The developer of a controversial 37-story office tower in Santa Ana has asked an Orange County Superior Court judge to nullify signatures collected on a petition that could put the project’s future on the ballot.
Developer Mike Harrah filed the lawsuit against the city of Santa Ana, the Orange County registrar of voters and petition organizers.
Harrah said that those who signed the petition were not given enough information about the project to make an informed decision.
Petition organizers “didn’t present the truth of the project, only negative, and things that aren’t true instead of all the upside and what it will do for the future of the city,” he said. “The building will ... change the perception of the downtown Santa Ana area.”
Orange County Superior Court Judge Steven L. Perk is expected to hear the case Friday.
The request is the latest salvo in an ongoing battle between Harrah, Santa Ana’s largest developer, and a small group of residents.
Some residents have said the One Broadway Plaza project would increase traffic congestion. Others called the project inappropriately large and out of character for the business district and the adjoining residential neighborhood.
In July, the City Council approved the $86-million office building, conceived by Harrah as a landmark to restore Santa Ana’s reputation as the county seat. The council voted 4 to 1 to approve the project and changed the city’s long-term plans for the area around the project, at Broadway and 10th Street.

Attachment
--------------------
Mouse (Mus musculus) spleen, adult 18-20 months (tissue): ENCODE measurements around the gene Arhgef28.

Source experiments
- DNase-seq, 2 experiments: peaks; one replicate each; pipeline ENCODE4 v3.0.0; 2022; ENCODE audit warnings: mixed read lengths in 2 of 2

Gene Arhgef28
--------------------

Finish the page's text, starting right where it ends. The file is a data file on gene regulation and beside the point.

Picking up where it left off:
Opponents collected more than 14,000 signatures to put the project on the ballot. The Orange County registrar validated 8,475 names -- 10% of the registered voters in the city -- enough to qualify the petition for a special election.
Harrah’s attorney, John Ramirez, said signers should have been shown how the petition could affect the city’s planning. For example, voting against the tower would also be voting to plan for CenterLine, a commuter rail line, in the city’s mid-town and to keep some parcels as open space, he said.
Dan Wildish, an attorney for the opposition, said the full text of the city’s ordinance changing its plans for the area near the building site was attached to the petition, as required by law.
Paul Giles, a resident who collected signatures, said he believes “people had a plenty of information to make an informed decision. We asked people if they wanted to vote on whether this building should be built.”
The building’s opponents are also suing the city and Harrah, alleging that the project’s environmental impact report does not adequately address traffic and other community costs.
Despite the legal battle, Harrah said he had two tenants ready to sign leases, although he would not release their names Tuesday. The two would occupy 75% of the 518,000-square-foot building, he said. The City Council has required Harrah to get commitments to occupy 50% of the building before construction.
If the judge does not nullify the petitions, the City Council on Monday will approve a date for a special election. The date is expected to be set in March.